1. If it’s your first time at Lunch Beat, you have to dance.
The first rule of the Lunch Beat manifesto is clear—dance or find some place else to eat. Swedes love music and have a rich history of exporting bands that heavily influence the international scene. Swedes also love to dance, so it’s no accident that Swedish DJs, Aviici and Swedish House Mafia continually top international lists of dance music.
In the summer of 2010, Molly Ränge and 14 friends gathered in an empty garage in Stockholm, with a packed lunch and a mix tape. They spent the hour dancing. That fall, the event began to grow organically. More people began showing up and new venues had to be booked to accommodate everyone. The movement continued expanding to new cities in Sweden and beyond, giving everyone a chance to re-energize their afternoon with a bit of sober dancing that helps you make it through the rest of the day.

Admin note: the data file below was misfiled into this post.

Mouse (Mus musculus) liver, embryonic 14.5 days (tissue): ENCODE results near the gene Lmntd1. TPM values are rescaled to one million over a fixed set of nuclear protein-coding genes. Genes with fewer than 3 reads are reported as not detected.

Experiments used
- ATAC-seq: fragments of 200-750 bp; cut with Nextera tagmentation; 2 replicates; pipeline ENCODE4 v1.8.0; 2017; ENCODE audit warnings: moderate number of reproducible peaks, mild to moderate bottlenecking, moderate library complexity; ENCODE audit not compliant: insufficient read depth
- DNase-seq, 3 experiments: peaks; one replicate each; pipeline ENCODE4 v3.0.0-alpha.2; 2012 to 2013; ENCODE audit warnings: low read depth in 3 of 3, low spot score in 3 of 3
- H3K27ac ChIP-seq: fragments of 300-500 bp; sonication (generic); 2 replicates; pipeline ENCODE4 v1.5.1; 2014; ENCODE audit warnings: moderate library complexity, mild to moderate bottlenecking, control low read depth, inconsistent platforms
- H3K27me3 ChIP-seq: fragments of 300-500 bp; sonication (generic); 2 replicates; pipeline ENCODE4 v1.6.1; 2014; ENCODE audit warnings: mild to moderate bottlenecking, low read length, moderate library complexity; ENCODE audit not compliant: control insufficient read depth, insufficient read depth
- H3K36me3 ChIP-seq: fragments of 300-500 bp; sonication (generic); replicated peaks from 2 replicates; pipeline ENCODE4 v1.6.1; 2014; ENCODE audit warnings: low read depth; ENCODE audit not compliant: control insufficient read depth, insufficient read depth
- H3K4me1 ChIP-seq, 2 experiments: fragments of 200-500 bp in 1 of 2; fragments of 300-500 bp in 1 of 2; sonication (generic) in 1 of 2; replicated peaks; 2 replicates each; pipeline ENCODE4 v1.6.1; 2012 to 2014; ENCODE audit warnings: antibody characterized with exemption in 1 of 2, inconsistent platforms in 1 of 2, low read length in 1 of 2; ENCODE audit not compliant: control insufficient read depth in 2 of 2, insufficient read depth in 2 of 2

By 2012, 600 people were coming out to the monthly Lunch Beat events in Stockholm and they have been organized in over 25 cities around the world. Lunch Beats have taken place in cafés, at conferences, in universities and offices—both inside and outside. The movement has finally begun spreading to the US and it’s about time someone started planning the next one.
Organize your own Lunch Beat.